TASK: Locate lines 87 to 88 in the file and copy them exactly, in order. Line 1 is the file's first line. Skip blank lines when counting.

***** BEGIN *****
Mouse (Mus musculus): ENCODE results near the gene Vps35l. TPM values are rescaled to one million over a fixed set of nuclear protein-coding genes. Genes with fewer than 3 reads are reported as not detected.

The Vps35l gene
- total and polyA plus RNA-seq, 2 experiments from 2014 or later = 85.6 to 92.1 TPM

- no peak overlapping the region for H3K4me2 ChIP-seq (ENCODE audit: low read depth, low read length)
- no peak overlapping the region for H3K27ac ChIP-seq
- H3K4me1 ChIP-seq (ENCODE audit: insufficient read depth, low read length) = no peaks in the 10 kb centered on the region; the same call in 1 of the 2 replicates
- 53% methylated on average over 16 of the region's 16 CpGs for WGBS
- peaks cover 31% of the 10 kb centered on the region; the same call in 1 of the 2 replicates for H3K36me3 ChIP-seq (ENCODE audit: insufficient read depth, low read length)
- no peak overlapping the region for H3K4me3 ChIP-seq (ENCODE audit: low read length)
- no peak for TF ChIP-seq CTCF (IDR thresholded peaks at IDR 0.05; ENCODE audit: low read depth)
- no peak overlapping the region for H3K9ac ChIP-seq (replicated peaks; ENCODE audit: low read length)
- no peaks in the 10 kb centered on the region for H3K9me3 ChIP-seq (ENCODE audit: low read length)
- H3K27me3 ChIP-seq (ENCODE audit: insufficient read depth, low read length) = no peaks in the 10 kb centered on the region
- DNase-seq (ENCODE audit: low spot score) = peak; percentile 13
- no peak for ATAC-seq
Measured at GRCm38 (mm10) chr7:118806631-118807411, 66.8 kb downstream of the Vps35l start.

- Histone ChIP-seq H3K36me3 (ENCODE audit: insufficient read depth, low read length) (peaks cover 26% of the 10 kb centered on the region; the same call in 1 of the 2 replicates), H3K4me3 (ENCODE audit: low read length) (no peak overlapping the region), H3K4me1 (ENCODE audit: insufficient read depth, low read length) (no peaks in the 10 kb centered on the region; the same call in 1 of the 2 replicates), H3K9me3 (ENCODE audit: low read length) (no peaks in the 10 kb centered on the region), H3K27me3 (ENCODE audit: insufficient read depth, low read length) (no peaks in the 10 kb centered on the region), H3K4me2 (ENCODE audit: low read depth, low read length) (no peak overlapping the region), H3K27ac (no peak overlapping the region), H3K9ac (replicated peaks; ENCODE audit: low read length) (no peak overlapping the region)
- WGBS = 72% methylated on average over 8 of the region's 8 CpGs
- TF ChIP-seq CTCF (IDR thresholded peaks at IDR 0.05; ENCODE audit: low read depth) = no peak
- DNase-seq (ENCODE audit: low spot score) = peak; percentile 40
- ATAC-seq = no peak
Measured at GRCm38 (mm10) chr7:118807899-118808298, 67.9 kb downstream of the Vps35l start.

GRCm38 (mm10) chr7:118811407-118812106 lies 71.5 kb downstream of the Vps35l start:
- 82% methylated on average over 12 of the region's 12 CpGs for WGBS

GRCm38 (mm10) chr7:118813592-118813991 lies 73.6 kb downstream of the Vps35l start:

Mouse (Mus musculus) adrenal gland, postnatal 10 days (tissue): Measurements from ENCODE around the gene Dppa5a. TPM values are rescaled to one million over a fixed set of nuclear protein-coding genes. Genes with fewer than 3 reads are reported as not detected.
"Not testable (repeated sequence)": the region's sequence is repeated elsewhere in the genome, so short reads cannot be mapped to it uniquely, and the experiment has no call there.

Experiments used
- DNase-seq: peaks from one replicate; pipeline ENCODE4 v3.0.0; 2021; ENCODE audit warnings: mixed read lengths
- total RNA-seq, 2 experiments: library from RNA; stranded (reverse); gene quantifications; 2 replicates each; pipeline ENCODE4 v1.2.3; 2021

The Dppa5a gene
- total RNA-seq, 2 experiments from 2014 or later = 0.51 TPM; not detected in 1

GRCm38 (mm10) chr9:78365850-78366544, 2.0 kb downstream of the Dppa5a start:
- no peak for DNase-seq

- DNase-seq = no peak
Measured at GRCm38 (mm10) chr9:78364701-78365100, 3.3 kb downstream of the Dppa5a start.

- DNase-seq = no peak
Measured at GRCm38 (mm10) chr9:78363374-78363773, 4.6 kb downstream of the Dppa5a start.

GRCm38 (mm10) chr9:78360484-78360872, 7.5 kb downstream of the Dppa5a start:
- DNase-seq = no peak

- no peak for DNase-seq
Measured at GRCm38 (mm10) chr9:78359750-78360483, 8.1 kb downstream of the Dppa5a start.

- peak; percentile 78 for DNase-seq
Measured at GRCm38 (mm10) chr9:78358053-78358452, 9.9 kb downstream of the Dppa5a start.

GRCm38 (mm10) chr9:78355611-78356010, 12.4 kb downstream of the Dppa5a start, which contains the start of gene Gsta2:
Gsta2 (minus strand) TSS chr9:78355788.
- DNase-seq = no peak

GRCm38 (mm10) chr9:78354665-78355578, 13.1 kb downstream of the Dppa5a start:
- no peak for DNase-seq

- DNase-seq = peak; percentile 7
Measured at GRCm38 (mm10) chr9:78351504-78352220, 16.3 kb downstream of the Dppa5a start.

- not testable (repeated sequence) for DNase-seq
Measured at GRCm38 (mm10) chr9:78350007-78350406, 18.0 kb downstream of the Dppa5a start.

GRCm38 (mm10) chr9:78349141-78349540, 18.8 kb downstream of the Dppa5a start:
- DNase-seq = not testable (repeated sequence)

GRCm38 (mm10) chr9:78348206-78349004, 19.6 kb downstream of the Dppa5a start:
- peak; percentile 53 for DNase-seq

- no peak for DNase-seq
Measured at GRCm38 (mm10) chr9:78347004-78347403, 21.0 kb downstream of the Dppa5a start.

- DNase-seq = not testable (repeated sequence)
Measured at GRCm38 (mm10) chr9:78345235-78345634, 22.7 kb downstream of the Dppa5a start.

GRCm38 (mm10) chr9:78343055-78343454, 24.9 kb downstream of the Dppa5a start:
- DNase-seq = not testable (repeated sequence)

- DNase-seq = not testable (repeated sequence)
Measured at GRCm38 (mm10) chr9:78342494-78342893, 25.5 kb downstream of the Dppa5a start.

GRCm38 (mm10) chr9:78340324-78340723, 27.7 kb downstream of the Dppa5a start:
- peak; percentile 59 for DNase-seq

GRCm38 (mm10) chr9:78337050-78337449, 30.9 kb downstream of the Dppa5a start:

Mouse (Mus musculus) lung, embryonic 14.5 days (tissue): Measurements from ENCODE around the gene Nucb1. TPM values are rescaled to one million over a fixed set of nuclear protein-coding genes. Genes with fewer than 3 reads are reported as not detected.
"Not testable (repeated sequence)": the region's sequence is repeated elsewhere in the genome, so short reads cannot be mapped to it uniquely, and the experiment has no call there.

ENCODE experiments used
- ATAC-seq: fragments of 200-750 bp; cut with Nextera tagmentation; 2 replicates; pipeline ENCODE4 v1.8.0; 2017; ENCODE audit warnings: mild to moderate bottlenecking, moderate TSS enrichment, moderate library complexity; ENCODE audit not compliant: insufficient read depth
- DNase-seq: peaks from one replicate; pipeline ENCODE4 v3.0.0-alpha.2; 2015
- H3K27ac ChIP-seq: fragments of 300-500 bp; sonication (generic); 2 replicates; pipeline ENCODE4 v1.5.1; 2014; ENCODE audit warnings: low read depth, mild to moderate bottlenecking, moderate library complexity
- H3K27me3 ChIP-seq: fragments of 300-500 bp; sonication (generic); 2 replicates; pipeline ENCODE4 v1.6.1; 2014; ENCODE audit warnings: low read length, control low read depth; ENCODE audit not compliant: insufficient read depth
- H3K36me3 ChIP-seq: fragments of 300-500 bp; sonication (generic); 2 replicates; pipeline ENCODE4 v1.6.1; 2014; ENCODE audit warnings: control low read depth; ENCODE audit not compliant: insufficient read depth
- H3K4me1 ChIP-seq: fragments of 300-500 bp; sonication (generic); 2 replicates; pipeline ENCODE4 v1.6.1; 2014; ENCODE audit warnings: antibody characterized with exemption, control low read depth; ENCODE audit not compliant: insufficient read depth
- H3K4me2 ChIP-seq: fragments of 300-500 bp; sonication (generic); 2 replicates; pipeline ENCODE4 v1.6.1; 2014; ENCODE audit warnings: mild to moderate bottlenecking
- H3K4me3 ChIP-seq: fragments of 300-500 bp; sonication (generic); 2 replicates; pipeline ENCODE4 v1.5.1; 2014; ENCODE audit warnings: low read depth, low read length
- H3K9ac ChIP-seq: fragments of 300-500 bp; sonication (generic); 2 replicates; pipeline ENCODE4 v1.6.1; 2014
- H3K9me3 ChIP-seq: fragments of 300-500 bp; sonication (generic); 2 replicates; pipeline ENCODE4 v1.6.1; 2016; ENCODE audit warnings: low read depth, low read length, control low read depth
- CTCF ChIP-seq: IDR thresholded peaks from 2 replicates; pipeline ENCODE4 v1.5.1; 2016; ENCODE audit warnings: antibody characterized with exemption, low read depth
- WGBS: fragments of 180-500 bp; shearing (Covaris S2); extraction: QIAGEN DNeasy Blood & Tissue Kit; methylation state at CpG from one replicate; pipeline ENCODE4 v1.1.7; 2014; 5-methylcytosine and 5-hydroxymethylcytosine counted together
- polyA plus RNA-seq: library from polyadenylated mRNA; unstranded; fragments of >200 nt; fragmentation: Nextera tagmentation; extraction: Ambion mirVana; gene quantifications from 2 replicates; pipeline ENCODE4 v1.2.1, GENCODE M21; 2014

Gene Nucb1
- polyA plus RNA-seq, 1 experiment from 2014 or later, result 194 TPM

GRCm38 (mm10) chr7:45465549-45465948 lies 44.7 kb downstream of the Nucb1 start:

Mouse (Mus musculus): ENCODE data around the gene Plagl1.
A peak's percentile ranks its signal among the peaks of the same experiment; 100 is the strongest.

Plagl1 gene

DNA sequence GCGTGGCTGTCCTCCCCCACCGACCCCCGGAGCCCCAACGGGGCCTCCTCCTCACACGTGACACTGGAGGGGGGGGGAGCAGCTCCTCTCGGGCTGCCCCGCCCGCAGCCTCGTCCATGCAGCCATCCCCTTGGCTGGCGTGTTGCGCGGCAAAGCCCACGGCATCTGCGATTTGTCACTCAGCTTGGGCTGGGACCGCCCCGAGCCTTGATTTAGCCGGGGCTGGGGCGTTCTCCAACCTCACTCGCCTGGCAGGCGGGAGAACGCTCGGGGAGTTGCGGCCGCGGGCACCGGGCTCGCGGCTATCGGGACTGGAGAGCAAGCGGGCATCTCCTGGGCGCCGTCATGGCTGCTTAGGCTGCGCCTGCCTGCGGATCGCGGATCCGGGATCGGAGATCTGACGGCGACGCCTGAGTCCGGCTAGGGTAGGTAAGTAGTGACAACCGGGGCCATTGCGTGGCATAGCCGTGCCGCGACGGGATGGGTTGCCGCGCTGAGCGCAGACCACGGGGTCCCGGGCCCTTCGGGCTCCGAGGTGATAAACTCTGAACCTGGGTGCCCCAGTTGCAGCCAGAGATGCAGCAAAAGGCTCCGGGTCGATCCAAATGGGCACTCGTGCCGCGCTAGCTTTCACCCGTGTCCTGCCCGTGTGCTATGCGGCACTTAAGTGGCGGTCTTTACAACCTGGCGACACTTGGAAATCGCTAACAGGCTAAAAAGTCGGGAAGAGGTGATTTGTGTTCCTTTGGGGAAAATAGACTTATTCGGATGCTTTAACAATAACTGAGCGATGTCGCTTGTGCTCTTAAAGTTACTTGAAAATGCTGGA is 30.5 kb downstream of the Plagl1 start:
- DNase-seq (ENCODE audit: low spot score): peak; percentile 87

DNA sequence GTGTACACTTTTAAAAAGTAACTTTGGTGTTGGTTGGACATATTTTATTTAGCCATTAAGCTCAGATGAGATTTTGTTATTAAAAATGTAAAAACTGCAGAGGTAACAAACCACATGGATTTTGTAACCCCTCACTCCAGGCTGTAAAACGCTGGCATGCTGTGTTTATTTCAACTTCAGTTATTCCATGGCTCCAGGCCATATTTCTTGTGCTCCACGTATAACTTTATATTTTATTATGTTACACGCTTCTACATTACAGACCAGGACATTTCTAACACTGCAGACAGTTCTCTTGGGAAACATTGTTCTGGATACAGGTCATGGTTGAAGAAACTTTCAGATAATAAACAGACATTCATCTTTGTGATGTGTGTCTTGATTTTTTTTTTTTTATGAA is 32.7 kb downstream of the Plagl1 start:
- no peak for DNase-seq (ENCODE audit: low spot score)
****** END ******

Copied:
GRCm38 (mm10) chr7:45465549-45465948 lies 44.7 kb downstream of the Nucb1 start:

Mouse (Mus musculus): ENCODE data around the gene Plagl1.